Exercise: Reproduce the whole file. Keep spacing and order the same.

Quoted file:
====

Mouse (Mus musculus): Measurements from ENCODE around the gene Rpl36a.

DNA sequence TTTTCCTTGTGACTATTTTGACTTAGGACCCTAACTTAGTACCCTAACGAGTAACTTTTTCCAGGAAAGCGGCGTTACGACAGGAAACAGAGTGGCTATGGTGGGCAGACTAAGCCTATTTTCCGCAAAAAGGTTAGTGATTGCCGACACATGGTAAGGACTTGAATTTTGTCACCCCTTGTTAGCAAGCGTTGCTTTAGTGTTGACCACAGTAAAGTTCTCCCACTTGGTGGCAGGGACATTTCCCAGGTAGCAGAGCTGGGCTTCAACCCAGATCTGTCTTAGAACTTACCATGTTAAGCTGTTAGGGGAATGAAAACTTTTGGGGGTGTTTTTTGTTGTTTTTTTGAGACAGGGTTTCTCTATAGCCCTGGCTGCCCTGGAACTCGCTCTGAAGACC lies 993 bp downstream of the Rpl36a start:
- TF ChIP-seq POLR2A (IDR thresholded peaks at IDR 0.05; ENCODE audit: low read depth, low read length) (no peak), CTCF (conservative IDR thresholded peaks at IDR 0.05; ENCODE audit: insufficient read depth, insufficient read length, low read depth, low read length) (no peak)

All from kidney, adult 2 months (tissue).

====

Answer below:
Mouse (Mus musculus): Measurements from ENCODE around the gene Rpl36a.

DNA sequence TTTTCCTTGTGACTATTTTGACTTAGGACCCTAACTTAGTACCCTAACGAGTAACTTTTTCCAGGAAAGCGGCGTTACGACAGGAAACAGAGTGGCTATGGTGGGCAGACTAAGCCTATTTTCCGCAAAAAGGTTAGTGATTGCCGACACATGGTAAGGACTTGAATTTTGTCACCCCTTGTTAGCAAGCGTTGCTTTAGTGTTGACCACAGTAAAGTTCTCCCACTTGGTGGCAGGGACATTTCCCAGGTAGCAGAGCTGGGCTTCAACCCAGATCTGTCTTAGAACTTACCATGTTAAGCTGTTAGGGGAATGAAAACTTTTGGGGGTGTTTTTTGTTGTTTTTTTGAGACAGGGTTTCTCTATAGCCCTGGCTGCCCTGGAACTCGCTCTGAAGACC lies 993 bp downstream of the Rpl36a start:
- TF ChIP-seq POLR2A (IDR thresholded peaks at IDR 0.05; ENCODE audit: low read depth, low read length) (no peak), CTCF (conservative IDR thresholded peaks at IDR 0.05; ENCODE audit: insufficient read depth, insufficient read length, low read depth, low read length) (no peak)

All from kidney, adult 2 months (tissue).